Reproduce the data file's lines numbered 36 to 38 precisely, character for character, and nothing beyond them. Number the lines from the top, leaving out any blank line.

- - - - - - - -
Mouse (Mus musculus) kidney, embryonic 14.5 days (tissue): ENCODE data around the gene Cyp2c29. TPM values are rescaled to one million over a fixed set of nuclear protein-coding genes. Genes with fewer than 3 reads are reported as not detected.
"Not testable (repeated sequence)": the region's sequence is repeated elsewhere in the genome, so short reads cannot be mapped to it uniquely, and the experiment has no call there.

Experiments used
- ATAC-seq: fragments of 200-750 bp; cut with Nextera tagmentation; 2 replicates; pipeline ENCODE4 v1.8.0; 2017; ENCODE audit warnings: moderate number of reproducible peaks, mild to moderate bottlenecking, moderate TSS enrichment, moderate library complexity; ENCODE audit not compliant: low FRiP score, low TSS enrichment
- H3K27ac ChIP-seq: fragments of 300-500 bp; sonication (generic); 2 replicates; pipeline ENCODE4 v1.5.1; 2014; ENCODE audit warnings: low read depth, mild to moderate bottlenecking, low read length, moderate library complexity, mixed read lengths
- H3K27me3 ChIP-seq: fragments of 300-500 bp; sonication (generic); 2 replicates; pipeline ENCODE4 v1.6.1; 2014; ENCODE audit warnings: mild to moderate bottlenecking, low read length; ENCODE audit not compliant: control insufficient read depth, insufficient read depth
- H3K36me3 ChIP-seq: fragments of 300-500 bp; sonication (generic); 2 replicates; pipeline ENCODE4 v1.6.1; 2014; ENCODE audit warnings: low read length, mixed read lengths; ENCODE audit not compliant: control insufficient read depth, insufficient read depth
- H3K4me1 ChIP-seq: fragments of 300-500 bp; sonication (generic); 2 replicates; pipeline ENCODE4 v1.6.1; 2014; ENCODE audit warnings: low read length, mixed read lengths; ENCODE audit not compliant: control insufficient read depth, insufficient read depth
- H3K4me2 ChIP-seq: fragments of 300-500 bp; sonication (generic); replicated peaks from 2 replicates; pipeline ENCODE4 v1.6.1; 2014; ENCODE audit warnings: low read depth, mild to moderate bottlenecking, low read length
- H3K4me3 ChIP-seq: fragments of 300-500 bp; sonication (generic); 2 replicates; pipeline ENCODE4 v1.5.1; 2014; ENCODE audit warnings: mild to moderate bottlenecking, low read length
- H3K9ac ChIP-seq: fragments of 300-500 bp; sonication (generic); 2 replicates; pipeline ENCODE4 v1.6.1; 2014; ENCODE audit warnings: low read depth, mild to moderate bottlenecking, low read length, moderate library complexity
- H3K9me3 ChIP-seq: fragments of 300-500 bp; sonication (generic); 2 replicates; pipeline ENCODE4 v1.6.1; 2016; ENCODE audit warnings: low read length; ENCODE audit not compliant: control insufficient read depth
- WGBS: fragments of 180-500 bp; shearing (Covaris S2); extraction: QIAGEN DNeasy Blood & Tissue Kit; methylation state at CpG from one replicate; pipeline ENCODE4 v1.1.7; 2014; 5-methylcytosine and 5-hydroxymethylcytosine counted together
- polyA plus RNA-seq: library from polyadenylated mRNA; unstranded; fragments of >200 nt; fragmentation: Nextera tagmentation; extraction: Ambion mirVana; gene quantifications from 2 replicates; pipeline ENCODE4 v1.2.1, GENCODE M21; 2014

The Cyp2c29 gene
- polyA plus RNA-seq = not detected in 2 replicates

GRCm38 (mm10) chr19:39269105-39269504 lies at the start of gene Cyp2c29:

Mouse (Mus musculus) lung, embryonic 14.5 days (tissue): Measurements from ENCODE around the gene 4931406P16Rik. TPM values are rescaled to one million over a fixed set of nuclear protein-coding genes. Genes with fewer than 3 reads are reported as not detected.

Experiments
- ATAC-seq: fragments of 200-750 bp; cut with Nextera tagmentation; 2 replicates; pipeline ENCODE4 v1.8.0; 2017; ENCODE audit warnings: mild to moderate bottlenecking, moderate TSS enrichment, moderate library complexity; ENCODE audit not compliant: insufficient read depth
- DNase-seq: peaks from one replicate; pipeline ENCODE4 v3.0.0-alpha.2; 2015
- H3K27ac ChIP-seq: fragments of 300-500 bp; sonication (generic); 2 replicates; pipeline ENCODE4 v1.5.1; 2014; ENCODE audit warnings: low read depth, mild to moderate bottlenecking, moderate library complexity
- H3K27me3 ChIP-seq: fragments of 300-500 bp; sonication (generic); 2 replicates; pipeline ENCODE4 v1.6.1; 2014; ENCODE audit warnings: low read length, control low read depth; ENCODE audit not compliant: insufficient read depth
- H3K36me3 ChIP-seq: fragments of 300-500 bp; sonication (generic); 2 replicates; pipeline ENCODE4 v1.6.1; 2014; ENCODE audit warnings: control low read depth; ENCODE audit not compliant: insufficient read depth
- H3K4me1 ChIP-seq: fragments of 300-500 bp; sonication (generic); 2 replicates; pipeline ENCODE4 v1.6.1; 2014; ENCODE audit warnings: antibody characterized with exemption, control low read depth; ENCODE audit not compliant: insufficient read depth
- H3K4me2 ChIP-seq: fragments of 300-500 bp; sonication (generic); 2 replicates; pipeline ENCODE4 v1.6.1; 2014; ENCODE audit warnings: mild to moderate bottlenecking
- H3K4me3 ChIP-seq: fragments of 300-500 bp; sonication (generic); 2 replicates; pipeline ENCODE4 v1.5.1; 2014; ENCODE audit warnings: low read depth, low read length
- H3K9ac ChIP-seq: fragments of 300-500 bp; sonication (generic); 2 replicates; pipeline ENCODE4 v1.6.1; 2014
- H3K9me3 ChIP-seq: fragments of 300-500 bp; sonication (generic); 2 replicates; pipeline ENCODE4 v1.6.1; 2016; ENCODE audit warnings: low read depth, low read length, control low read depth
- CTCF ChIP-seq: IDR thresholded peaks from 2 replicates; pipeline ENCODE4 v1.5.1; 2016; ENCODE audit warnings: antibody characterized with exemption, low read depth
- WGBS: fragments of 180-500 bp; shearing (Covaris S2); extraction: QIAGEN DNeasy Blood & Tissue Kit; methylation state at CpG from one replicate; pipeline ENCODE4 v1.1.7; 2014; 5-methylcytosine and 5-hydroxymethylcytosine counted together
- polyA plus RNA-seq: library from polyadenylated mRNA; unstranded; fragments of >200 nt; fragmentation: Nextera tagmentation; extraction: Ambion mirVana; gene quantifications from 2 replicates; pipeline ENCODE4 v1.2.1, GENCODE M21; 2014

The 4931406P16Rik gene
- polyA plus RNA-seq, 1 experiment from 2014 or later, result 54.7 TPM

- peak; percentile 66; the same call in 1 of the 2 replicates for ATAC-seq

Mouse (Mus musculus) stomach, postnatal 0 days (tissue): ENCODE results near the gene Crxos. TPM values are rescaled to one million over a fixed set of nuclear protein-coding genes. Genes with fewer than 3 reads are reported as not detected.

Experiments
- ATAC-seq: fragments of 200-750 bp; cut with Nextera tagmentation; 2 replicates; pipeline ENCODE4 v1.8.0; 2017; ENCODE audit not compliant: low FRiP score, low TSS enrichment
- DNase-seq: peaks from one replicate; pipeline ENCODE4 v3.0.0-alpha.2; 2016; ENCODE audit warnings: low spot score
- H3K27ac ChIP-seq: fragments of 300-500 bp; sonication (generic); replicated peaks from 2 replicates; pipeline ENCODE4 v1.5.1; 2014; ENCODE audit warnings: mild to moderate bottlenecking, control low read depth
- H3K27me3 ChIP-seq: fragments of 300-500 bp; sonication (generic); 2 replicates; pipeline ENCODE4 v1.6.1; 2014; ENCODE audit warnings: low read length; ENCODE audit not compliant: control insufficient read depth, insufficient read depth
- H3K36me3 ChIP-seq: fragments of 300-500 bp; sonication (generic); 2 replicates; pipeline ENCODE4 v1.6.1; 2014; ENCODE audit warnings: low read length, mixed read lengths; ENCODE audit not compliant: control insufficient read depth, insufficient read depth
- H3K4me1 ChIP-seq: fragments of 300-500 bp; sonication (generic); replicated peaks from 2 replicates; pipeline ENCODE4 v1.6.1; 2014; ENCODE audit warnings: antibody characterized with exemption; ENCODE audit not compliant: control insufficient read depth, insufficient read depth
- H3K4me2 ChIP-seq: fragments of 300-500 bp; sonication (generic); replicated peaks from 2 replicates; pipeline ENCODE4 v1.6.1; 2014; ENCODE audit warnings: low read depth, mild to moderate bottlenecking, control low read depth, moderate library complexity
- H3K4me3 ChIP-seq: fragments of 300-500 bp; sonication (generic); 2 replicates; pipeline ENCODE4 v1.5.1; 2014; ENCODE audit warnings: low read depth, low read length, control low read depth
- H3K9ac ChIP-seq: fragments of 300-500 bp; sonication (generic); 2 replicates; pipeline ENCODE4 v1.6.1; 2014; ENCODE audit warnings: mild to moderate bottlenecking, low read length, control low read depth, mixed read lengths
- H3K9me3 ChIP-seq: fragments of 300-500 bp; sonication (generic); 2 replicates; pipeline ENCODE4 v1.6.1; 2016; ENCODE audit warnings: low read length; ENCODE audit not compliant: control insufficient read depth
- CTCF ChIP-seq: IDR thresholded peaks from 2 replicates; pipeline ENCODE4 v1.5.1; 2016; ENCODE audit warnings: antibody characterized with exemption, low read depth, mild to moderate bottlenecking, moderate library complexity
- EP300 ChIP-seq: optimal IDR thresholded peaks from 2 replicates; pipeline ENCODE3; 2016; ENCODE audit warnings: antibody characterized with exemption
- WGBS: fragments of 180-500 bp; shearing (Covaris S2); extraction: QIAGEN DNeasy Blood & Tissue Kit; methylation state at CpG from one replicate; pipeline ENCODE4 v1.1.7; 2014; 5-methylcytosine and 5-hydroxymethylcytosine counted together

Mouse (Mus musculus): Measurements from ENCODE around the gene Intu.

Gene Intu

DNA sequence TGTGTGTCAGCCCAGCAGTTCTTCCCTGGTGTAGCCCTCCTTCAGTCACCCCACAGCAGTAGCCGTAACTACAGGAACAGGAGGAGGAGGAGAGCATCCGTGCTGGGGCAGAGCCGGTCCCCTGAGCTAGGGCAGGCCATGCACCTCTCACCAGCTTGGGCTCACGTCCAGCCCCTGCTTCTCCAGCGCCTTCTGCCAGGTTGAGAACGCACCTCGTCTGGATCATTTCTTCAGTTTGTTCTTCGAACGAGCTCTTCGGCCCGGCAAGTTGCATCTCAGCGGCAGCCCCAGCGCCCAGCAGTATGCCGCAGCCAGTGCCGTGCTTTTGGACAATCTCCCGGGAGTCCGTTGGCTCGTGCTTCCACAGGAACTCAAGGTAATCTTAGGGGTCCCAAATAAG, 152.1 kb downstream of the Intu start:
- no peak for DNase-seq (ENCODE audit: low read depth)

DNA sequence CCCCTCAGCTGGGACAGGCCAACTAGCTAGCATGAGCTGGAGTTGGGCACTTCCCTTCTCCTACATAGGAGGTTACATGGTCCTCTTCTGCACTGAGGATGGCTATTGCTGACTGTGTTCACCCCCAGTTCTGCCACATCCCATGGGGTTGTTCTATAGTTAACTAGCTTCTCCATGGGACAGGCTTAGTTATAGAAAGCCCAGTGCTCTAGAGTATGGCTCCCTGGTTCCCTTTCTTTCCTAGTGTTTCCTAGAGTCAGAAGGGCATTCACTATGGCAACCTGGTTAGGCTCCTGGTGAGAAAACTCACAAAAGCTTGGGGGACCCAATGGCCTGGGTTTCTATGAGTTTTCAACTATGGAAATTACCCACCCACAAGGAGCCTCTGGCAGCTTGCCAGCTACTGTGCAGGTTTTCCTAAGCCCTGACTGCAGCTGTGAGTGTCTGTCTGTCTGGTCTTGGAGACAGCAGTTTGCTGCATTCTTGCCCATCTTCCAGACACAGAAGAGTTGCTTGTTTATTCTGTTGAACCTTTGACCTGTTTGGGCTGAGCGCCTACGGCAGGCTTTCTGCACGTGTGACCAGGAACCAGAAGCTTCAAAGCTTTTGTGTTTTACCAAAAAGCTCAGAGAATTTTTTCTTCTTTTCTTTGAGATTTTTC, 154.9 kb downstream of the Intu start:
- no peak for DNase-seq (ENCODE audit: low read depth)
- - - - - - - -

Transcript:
Mouse (Mus musculus) stomach, postnatal 0 days (tissue): ENCODE results near the gene Crxos. TPM values are rescaled to one million over a fixed set of nuclear protein-coding genes. Genes with fewer than 3 reads are reported as not detected.

Experiments
- ATAC-seq: fragments of 200-750 bp; cut with Nextera tagmentation; 2 replicates; pipeline ENCODE4 v1.8.0; 2017; ENCODE audit not compliant: low FRiP score, low TSS enrichment